|FOR IMMEDIATE RELEASE
Follow us on Twitter: @USAO_SC
|CONTACT PERSON:||Derek Shoemake
Assistant U.S. Attorney
On behalf of the CPD partner, The United States Attorney’s Office (District of SC):
Columbia, South Carolina — United States Attorney Peter M. McCoy, Jr., announced today that Javares Montel Watkins, 19, of Columbia, was sentenced to more than three years in federal prison after pleading guilty to possession of a firearm and ammunition by a person adjudicated mentally defective or committed to a mental institution.
Evidence presented in court established that on May 2, 2019, law enforcement officers became aware that Watkins was live streaming on Instagram what appeared to the possession of a firearm and narcotics. The Bureau of Alcohol, Tobacco, Firearms and Explosives (ATF) and the City of Columbia Police Department responded to conduct surveillance. When ATF observed Watkins travelling on foot, they identified themselves and directed Watkins to stop. He responded, “No, last time you put me in jail,” and fled on foot. K-9 units tracked Watkins to a nearby residence, where he barricaded himself for approximately 50 minutes. After Watkins ended the barricade, a search of Watkins’ residence revealed a Tippmann Arms M4-22 .22LR caliber rifle, and a forensic extraction of Watkins’ phone revealed he was in possession of that rifle on numerous occasions in April 2019.
Watkins had previously been found guilty of Assault and Battery of a High an Aggravated Nature in an incident in which he shot a juvenile in the leg. He had also been involved in other violent criminal conduct and firearm-related criminal conduct, including unlawful firearm possessions, pointing and presenting a firearm while threatening a victim, and armed robberies. Evidence presented in court also indicated that he had nine outstanding state charges and that he was a validated gang member. The Court also found that from 2017 through 2019, Watkins had been in possession of seven different firearms, two of which were stolen, and numerous rounds of ammunition. Watkins had also attempted to influence a witness.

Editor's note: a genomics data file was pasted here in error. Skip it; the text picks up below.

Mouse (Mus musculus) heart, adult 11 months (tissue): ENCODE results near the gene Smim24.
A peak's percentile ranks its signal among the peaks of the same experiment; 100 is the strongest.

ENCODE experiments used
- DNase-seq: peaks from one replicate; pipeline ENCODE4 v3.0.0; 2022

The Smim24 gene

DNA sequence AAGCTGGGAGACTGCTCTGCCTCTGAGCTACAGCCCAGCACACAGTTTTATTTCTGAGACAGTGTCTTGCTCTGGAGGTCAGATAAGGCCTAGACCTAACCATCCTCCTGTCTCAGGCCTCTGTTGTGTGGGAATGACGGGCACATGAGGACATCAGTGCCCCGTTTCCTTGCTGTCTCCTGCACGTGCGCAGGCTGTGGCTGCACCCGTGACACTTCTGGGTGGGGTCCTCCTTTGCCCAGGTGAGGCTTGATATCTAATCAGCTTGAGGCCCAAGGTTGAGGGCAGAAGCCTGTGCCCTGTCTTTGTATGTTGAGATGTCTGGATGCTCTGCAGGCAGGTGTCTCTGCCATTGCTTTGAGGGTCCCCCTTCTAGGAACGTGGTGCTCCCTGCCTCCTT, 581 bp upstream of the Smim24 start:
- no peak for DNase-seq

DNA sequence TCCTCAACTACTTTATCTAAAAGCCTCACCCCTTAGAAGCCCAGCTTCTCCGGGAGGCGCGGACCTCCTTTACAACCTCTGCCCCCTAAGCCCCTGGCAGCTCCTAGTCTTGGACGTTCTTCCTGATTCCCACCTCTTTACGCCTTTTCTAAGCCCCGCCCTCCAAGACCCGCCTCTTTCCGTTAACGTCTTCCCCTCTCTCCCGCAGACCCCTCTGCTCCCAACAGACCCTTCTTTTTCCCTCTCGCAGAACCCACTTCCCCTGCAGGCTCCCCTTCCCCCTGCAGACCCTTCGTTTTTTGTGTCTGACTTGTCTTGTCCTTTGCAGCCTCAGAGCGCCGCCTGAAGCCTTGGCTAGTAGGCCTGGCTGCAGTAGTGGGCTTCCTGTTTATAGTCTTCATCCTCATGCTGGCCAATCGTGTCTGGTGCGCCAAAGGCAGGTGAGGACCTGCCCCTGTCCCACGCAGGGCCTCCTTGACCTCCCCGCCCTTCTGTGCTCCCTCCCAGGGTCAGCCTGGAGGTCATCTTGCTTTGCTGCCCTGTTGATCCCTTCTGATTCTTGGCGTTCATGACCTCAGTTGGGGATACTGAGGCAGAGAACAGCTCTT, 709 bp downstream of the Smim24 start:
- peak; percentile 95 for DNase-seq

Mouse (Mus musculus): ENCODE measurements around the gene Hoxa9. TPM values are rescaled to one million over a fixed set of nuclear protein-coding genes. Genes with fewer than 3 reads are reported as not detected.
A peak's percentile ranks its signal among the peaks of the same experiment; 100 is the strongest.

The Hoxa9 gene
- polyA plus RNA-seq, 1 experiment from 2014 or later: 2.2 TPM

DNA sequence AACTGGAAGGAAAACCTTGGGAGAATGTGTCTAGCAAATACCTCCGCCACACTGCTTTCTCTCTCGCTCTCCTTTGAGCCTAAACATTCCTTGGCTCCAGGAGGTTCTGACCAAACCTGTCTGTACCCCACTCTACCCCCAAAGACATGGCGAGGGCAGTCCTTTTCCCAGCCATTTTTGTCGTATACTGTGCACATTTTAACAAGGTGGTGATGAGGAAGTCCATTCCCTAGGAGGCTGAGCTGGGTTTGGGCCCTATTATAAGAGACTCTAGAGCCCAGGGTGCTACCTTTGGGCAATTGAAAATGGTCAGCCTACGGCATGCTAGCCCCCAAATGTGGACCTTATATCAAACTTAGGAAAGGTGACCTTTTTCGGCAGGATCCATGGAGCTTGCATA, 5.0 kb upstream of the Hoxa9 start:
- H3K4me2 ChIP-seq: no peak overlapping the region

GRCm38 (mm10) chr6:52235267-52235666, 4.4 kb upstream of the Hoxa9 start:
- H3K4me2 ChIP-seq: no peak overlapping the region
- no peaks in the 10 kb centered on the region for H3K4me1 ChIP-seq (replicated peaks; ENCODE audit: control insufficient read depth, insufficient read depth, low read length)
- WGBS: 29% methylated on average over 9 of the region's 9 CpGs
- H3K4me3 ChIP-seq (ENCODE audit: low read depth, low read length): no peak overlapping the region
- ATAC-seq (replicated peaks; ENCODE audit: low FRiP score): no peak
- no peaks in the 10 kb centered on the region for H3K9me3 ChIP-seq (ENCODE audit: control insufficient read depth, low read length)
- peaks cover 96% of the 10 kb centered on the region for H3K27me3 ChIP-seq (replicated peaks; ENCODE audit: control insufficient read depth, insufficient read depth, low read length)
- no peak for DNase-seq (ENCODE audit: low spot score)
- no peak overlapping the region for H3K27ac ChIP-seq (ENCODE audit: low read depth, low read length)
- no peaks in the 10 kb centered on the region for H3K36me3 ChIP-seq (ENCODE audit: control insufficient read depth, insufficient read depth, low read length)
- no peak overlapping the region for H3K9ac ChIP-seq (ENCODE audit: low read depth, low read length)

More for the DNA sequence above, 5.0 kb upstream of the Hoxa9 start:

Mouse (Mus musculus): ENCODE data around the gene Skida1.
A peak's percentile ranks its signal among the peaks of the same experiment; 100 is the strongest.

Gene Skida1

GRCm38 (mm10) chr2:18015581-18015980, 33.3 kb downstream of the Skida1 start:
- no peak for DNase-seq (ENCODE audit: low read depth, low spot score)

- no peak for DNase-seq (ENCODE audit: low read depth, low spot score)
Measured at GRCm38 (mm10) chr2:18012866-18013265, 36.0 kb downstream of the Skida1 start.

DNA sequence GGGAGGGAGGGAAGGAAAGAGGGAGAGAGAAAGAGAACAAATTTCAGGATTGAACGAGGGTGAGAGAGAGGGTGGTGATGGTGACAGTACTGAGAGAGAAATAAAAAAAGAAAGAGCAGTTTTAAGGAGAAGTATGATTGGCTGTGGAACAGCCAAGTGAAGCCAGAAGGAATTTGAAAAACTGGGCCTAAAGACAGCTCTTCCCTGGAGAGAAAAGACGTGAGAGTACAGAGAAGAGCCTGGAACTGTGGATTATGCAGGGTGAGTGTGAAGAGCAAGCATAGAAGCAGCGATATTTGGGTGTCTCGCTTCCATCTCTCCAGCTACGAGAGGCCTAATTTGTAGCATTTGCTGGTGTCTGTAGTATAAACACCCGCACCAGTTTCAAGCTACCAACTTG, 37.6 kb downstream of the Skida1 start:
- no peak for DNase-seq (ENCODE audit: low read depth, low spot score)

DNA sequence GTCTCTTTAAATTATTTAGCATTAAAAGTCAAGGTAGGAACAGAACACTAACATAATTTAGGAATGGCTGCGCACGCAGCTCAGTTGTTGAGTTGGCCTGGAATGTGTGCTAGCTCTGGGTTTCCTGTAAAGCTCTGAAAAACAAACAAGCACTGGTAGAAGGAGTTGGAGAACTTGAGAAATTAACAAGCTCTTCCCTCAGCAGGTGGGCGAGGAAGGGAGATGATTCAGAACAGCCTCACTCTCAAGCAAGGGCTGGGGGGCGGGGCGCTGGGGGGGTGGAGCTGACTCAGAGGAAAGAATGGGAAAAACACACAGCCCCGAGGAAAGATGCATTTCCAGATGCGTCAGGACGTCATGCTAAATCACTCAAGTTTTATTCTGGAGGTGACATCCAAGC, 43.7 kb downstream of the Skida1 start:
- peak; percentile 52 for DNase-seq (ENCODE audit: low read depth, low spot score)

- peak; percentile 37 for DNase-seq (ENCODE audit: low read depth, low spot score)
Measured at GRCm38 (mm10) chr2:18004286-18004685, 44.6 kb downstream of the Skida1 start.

Federal law prohibits Watkins from possessing firearms and ammunition based upon a prior order that Watkins be involuntarily committed to an institution. In 2019, however, Watson was found competent in the state and federal systems, including in the instant case.
United States District Judge J. Michelle Childs sentenced Watkins to 41 months in federal prison, to be followed by a three-year term of court-ordered supervision. There is no parole in the federal system.
This case was investigated by the ATF and the City of Columbia Police Department. This case was prosecuted as part of the joint federal, state, and local Project Safe Neighborhoods (PSN), the centerpiece of the Department of Justice’s violent crime reduction efforts. PSN is an evidence-based program proven to be effective at reducing violent crime. Through PSN, a broad spectrum of stakeholders work together to identify the most pressing violent crime problems in the community and develop comprehensive solutions to address them. As part of this strategy, PSN focuses enforcement efforts on the most violent offenders and partners with locally based prevention and reentry programs for lasting reductions in crime. Assistant United States Attorney Elliot B. Daniels of the Columbia office prosecuted the case.